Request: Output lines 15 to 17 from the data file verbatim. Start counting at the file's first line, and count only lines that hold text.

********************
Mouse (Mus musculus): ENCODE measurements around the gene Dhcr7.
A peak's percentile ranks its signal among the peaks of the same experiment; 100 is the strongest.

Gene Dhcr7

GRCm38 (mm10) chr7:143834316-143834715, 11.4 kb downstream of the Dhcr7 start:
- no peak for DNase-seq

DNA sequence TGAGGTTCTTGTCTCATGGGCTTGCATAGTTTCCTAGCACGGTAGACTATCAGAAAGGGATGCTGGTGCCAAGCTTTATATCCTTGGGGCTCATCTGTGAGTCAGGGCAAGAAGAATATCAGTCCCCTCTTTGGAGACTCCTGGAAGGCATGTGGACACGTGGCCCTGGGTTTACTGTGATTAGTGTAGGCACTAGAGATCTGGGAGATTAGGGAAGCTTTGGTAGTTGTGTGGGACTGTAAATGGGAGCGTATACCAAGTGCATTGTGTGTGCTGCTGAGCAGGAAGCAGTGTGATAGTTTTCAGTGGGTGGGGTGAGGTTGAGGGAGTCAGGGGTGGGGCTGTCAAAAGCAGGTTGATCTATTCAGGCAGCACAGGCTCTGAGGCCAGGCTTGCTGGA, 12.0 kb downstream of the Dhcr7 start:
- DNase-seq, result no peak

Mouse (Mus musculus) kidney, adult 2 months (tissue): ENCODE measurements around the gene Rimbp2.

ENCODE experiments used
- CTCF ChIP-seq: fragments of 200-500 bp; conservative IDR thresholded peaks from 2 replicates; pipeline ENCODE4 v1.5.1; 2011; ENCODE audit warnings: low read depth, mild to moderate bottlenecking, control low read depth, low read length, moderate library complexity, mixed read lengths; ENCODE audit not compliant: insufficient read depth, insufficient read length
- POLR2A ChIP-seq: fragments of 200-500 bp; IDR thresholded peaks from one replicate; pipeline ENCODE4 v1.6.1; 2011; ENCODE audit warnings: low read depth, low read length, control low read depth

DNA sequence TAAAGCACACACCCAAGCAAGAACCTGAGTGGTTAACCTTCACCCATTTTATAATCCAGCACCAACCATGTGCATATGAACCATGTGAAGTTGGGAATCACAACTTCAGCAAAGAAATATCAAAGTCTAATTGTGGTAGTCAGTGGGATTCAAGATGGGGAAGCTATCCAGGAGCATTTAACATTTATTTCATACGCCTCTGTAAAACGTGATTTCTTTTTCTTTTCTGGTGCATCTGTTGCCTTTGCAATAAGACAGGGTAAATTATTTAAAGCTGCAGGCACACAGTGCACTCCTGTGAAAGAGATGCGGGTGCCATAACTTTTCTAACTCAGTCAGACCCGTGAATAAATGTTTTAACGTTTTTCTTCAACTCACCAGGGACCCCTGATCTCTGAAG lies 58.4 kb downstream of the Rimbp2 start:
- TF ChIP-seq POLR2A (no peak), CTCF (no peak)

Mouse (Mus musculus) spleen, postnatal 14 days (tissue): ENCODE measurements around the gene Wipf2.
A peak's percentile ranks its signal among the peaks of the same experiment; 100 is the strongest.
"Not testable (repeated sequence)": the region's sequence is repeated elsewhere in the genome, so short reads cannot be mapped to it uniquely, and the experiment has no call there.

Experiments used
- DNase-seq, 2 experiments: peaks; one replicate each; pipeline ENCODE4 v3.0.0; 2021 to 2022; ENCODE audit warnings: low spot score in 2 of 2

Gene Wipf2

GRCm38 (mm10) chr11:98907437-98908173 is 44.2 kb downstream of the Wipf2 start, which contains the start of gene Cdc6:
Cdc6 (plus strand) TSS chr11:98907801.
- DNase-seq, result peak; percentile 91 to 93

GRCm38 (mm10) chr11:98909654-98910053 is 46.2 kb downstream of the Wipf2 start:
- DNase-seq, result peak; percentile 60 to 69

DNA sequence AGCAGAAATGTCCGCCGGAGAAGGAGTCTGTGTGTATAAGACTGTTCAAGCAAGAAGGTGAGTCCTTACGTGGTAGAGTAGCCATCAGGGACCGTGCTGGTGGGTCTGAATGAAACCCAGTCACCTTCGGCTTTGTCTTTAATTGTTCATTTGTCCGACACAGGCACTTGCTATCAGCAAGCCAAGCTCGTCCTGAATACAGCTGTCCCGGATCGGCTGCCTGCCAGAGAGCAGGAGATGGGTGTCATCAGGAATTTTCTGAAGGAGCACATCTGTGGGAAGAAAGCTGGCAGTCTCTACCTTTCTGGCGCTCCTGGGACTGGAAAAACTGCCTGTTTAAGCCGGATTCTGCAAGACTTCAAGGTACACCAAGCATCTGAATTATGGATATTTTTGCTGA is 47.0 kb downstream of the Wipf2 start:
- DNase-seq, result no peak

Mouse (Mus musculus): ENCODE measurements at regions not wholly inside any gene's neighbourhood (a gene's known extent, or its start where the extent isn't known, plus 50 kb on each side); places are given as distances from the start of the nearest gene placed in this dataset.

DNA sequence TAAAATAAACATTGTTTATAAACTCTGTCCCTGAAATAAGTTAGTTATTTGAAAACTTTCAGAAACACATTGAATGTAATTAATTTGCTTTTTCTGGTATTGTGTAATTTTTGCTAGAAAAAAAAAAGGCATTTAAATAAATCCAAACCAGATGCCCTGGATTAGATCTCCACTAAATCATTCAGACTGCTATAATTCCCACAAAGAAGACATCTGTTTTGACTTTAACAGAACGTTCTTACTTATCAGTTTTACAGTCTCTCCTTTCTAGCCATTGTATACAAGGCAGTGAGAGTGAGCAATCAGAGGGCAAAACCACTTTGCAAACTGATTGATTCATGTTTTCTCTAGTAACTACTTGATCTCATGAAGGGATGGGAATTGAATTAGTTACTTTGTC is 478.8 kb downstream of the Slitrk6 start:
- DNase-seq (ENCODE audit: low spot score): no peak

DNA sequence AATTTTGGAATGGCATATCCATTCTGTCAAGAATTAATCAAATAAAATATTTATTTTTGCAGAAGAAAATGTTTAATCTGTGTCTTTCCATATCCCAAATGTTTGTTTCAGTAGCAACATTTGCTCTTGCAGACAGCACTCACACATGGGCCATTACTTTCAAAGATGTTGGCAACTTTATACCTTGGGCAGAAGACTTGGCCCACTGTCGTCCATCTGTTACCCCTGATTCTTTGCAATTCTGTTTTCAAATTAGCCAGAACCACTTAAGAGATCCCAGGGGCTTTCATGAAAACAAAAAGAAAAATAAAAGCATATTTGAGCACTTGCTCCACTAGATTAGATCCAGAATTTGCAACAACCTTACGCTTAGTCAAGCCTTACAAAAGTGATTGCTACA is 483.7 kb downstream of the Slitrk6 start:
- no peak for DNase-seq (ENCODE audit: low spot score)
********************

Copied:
A peak's percentile ranks its signal among the peaks of the same experiment; 100 is the strongest.
"Not testable (repeated sequence)": the region's sequence is repeated elsewhere in the genome, so short reads cannot be mapped to it uniquely, and the experiment has no call there.

Experiments used